The Role of Public Relations in Politics is a monthly column written by WWPR member Margaret Mulvihill, examining the role of PR in politics.

Disclaimer: The views and opinions expressed in this article are those of the author(s) and do not necessarily reflect those of Washington Women in Public Relations


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Is PR still playing a role in managing the crisis in Flint, Michigan, and if it is, how effective is it? You may remember that at the beginning of the year, when the story of the water-poisoning in Flint was breaking-big, we took a look at the situation and the major players, vowing to return to check for any progress, any possible misery mitigation, for the people of Flint and Genesee County and the replacement of the damaged and worn lead pipes.

As background, this all began in April 2014, when Governor Rick Snyder’s Republican administration’s state-appointed emergency manager decided to save money by switching from the Detroit Water System to the Flint River for water supply to Genesee County and the City of Flint.

Residents complained about the discolored water. People, especially children and infants, fell ill. Dr. Mona Hanna-Attisha doggedly pursued the medical problems arising from the poisoning. Still, state officials claimed the water was safe to drink. It would be another 18 months before Republican Governor Rick Snyder’s administration acknowledged that there might be a problem. Lead, a known and potent irreversible neurotoxin, poisoned the people of Genesee County and the City of Flint, Michigan.

Follow his hiring of Jerrod Agen as Chief of Staff, Snyder promptly hired Mercury llc, a public affairs company whose principals are known for staffing Republican Party campaigns. Agen’s wife Bettina is a Senior Vice President at Mercury. Snyder was forced to set up a task force to investigate, and that task force found the state government responsible, with the Governor as the ‘Buck stops here’ man.**

Mercury claims that their strategies put their “clients ahead of rapid political and regulatory changes, competitors, critics, and changes in the external environment.” So what has changed, if anything, for the Snyder administration?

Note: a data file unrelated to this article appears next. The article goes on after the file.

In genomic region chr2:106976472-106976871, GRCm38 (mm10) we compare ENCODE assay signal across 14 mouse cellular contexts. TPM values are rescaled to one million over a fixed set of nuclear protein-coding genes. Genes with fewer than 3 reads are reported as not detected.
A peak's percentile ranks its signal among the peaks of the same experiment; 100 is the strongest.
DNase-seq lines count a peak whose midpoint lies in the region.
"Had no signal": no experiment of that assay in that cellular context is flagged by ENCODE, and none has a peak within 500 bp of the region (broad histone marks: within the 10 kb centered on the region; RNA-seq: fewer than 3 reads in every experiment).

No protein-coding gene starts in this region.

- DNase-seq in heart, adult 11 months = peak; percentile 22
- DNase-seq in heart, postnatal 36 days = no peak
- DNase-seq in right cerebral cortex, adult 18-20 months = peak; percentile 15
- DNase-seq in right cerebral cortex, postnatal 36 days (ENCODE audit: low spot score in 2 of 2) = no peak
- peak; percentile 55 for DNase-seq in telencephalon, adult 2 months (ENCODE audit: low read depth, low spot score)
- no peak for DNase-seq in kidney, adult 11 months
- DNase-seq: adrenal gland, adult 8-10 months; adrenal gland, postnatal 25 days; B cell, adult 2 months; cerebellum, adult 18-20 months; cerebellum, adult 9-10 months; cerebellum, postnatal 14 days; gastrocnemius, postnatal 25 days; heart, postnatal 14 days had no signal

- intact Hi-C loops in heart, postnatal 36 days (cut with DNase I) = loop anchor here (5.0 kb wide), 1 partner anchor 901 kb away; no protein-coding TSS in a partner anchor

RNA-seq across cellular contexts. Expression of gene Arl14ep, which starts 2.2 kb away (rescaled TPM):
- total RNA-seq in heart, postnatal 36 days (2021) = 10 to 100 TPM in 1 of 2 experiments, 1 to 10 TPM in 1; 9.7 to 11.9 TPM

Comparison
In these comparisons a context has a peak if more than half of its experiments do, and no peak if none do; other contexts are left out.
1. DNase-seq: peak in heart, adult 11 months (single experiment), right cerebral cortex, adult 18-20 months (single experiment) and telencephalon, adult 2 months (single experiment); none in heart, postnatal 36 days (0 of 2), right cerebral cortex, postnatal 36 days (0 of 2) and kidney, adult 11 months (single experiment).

Well, for starters, there is now a movement rooted in political activism to recall Snyder.

Rev. David Bullock of Detroit’s Greater St. Matthew Baptist Church is the author of the Recall petition, and organizers have only 60 days to collect 790,000 valid signatures from registered voters to get the recall on the ballot in November. The Reverend claims that people from all political parties and social strata are supporting his petition because they believe that ‘Rick Snyder’s got to go.’*

When forced to acknowledge the water poisoning issue, Gov. Snyder set up a task force, whose findings blamed the state and the emergency manager for the crisis. A recent poll found that 69% of likely voters hold an unfavorable opinion of Snyder’s leadership, while 52% hold an unfavorable view about the governor himself. MSNBC conducted an online poll of 2700 people in March, in which they posed the question: Should Michigan Gov. Rick Snyder Resign over the Flint Water Crisis? 87% said yes.

While acknowledging the recall movement, and the influx of volunteer workers replacing the worn lead pipes, it’s clear that the City of Flint, Genesee County and the water crisis are no longer in the headlines.

The Mayor of Flint, Karen Weaver, has dropped out of sight, and where are the celebrities now?

Flint and the water crisis has received no ink over the past two weeks. There could be many reasons for that. The news cycle is a living organism, it needs to be fed frequently. It could be that other news topics have taken priority in Michigan, in the United States.

It could be that Mercury are really, really good at what they do.

Margaret Mulvihill is Director of Communications at Lawson Mulvihill Media Inc., in Washington, DC. Follow her on Twitter:

*WJBK Interview, March 27, 2016

** Snyder’s own words from the Jan. 19 State of the State address, when he apologized for the state’s role in the lead poisoning of Flint’s drinking water:

“Government failed you: Federal, state, and local leaders by breaking the trust you placed in us,” Snyder said in the formal address. “I am sorry most of all that I let you down. You deserve better. You deserve accountability; you deserve to know the buck stops here with me.”